- reports and notations from the worker’s nominated treating doctor and specialists
- independent medical examination and injury management consultant reports
- functional assessment reports.
An insurer assesses information currency according to the circumstances of each claim.
There may be situations involving old injuries where there are no recent certificates of capacity or reports. In these cases, the most recent available information is used.
If the insurer determines that the worker cannot return to their pre-injury employment, then it must decide if the worker can instead work in other suitable employment (see 'Assessing suitable employment' below).
Assessing the worker's ability to return to suitable employment
If the worker has an ability to return to suitable employment, the insurer must identify the type(s) of employment the worker is currently suited to. This involves assessing the worker’s functional capacity.
The insurer should consider the worker’s physical restrictions, any psychological limitations and hours for which the worker has capacity to work.
Assessing suitable employment
The insurer assesses suitable employment using all the available information and applying the definition outlined in section 32A of the Workers Compensation Act 1987 (1987 Act).
Suitable employment is work for which the worker is currently suited, having regard to:
- the nature of the worker’s incapacity
- the worker’s age, education, skills and work experience
- any plan or document prepared as part of the return to work planning process
- any occupational rehabilitation services that are being, or have been, provided to/for the worker.
An assessment of the worker’s ability to perform suitable employment does not take into consideration:
- whether the work or the employment is available
- whether the work or the employment is of a type or nature generally available in the employment market
- the nature of the worker’s pre-injury employment, or
- the worker’s place of residence.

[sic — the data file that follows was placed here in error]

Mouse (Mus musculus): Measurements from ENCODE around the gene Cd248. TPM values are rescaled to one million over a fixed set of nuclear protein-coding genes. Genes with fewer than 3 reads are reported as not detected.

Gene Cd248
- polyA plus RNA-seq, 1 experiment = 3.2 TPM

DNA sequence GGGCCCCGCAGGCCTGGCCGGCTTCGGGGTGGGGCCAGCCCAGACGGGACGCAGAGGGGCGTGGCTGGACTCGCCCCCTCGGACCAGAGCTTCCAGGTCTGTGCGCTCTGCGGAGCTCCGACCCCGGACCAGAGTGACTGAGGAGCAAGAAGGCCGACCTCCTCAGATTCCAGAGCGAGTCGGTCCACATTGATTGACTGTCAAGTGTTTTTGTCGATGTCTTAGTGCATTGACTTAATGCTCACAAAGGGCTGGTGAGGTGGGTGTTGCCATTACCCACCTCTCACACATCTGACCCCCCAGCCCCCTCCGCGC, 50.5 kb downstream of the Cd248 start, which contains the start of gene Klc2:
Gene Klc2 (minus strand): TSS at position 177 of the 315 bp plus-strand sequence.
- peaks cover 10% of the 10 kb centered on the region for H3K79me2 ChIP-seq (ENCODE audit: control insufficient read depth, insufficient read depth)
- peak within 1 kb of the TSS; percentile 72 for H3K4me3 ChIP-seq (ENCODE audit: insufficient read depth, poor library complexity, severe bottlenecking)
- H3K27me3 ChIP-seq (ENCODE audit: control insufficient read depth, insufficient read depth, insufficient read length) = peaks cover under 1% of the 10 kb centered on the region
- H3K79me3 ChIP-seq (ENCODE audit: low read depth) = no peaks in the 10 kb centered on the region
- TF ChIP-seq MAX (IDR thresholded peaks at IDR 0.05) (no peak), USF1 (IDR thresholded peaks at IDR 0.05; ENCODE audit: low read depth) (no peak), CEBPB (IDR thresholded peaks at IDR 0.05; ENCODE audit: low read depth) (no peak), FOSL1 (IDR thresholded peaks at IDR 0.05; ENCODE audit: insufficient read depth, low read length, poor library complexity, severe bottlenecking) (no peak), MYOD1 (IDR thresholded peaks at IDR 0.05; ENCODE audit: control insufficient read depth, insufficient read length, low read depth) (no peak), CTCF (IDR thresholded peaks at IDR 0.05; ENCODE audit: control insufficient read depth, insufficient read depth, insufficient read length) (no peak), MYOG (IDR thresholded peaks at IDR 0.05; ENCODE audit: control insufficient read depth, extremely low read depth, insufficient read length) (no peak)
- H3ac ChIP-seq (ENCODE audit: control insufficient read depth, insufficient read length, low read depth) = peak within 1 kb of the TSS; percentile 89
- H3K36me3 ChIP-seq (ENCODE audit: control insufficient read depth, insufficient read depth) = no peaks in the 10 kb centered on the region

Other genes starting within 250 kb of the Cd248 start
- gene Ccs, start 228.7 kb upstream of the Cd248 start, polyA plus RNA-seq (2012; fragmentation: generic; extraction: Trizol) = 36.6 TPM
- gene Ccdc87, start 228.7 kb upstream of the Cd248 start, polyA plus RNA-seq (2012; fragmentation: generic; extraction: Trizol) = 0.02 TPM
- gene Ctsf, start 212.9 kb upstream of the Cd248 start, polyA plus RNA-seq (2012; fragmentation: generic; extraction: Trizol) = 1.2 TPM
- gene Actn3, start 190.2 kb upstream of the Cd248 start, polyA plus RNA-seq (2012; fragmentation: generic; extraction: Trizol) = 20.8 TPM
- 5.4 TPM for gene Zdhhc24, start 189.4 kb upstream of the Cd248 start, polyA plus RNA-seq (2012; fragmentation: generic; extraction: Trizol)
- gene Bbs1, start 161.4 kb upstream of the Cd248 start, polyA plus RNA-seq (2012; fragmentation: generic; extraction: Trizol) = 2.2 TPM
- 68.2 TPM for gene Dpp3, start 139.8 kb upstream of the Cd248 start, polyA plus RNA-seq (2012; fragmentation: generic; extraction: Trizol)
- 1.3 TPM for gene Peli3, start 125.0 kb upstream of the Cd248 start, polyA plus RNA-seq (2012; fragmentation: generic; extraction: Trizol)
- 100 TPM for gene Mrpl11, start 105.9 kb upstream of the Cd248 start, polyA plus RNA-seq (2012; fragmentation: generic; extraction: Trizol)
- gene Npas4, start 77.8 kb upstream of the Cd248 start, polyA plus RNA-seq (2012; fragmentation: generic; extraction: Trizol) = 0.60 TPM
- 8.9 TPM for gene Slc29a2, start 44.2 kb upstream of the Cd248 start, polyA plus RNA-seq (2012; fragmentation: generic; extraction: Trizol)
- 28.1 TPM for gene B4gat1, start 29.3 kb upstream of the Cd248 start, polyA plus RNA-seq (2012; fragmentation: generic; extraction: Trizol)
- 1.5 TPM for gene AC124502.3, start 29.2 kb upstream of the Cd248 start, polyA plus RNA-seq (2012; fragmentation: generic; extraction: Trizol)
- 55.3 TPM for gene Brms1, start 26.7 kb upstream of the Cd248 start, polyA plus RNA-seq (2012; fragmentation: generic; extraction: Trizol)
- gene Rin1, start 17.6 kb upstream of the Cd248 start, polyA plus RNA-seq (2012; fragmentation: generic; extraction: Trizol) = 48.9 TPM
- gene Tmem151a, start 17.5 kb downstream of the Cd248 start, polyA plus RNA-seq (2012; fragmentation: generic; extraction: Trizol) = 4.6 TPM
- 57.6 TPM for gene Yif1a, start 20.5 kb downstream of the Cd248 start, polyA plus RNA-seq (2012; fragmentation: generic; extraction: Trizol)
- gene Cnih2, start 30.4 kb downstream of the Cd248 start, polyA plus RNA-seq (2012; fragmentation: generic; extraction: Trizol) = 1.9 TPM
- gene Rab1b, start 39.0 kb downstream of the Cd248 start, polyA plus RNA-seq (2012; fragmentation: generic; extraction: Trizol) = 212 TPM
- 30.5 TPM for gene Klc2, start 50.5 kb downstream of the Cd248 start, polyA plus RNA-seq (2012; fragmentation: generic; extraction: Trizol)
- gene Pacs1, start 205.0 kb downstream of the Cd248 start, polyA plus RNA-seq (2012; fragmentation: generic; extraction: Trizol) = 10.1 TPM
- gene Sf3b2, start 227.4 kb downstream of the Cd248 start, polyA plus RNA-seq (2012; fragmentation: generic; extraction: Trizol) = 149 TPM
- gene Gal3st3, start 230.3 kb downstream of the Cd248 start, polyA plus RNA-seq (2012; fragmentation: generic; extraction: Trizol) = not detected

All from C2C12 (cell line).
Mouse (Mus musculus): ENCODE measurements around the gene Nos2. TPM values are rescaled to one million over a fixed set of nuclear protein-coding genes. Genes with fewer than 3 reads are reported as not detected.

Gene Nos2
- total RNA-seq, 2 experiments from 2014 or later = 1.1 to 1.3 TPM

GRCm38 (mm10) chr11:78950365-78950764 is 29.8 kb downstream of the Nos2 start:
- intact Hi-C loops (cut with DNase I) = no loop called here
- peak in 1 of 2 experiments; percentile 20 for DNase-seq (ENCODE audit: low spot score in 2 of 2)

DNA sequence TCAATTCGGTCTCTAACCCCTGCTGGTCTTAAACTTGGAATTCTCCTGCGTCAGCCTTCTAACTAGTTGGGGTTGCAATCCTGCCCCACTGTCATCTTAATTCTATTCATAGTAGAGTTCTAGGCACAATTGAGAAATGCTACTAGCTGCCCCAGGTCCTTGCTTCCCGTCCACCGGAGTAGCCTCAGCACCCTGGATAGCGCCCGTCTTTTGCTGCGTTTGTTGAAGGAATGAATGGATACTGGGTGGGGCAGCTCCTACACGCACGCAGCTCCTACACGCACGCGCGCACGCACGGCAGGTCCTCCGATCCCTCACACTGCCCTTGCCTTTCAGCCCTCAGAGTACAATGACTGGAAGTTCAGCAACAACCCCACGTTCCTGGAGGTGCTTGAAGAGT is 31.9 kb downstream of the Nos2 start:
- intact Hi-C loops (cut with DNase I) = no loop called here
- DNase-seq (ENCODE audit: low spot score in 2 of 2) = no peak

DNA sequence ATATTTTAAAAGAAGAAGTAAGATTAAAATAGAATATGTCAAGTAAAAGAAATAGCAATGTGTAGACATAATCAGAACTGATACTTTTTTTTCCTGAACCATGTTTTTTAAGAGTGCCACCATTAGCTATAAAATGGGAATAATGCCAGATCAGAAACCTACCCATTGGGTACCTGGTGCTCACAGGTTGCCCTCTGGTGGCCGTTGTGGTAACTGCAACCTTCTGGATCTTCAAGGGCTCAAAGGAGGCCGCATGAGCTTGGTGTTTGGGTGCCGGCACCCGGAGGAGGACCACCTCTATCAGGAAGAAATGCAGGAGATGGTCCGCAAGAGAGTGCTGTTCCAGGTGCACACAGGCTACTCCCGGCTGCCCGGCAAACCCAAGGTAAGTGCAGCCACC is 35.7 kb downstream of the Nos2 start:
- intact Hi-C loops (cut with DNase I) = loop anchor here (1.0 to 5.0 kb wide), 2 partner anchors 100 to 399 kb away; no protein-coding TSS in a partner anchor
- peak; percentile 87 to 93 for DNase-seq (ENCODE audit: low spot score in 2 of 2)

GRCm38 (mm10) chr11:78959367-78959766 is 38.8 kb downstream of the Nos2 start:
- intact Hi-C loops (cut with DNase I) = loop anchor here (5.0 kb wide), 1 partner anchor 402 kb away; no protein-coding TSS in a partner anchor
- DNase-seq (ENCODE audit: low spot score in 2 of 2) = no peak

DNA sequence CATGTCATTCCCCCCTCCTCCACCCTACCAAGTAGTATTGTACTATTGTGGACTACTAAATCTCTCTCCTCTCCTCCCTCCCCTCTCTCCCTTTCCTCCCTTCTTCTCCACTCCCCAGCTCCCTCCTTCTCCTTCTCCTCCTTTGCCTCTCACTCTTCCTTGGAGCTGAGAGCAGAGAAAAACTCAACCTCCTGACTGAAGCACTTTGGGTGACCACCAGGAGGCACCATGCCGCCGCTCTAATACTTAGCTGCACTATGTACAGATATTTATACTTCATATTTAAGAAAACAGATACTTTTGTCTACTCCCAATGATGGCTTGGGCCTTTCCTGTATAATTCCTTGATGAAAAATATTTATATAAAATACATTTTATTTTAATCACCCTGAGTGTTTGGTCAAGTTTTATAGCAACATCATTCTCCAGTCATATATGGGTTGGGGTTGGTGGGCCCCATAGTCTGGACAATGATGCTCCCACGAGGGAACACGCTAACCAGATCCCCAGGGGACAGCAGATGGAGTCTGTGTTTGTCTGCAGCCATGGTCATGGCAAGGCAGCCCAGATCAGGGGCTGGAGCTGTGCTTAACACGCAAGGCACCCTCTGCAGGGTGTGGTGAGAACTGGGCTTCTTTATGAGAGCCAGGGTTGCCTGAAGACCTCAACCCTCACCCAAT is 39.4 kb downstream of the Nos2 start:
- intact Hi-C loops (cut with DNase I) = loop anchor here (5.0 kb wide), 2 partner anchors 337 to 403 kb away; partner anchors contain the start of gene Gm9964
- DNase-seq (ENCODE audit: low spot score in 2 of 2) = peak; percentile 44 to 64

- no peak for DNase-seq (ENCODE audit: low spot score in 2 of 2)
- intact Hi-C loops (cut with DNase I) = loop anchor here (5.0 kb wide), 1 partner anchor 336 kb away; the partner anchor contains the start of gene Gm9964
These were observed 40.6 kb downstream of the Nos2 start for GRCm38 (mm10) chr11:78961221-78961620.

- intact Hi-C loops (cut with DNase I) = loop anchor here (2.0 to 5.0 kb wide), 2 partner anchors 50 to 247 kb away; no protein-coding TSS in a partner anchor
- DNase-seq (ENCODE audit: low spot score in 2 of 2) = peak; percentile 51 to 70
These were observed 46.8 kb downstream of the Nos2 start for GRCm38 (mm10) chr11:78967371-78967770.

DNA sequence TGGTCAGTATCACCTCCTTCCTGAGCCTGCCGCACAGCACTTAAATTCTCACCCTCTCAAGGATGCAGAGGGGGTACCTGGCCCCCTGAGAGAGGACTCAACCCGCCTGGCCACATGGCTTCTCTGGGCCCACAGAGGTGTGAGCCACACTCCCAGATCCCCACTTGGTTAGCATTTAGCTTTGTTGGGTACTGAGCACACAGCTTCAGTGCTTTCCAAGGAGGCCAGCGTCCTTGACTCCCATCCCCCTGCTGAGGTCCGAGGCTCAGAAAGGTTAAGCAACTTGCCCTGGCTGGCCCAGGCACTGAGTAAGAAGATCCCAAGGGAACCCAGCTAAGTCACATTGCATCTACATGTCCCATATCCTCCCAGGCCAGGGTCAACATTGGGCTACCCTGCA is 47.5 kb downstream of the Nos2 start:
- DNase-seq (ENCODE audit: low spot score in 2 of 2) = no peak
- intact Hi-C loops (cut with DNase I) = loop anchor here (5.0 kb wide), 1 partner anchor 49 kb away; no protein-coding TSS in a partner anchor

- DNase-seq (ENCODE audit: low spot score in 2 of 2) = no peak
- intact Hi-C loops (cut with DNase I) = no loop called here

Worker age, education, skills and work experience
The worker’s age, education, skills and work experience are considered when assessing suitable employment options. The insurer considers whether the suitable employment option requires a form of qualification such as a degree or certification.
The insurer also considers whether the worker has the necessary skills and experience to be competitive in the open labour market.
Insurers may assess the English language skills of a worker against the requirements of an identified suitable employment option.
Workers may be requested to participate in an objective test undertaken by a vocational assessor to help determine the worker’s English language abilities.
Insurers may look at the outcome of any work trials (see ‘SIRA funded programs’) the worker has completed to determine whether they have the practical experience required for the suitable employment option.
Work trials alone cannot determine the suitability of employment options. The insurer will assess suitable employment and may consider the work trial together with the worker’s transferrable skills, education and occupational rehabilitation services.
Occupational rehabilitation services
Insurers may consider whether the worker has received any occupational rehabilitation services when assessing suitable employment options.
Occupational rehabilitation services may include job seeking assistance, resume development and interview techniques.
Insurers may use a vocational assessment when assessing suitable employment. These assessments are tailored to the worker and consider the worker’s skills, past work experience and whether the worker has previously been provided with any relevant occupational rehabilitation services.
For example, a vocational assessment may include an analysis as to whether the worker’s age can be considered as a barrier to a particular employment option.
Sometimes a worker may already be working in a particular role. If they are and the insurer would like to make a decision about whether that role is suitable employment, then information about the role should be provided in the report.
Suspending benefits due to refusal or non-participation
Where the insurer requires the worker to attend an assessment appointment and the worker refuses to attend or the assessment did not take place due to the failure of the worker to properly participate, the insurer may suspend the worker’s weekly payments.
Before suspending the payments, the insurer should be satisfied that it has sufficient information to confirm that the worker has refused to attend the appointment, or that the assessment did not take place due to the failure of the worker to participate.
The insurer should advise the worker that weekly payments will remain suspended until the assessment has taken place. Where suspension has occurred, the insurer should expedite (fast-track) the new assessment appointment and advise the worker of the details.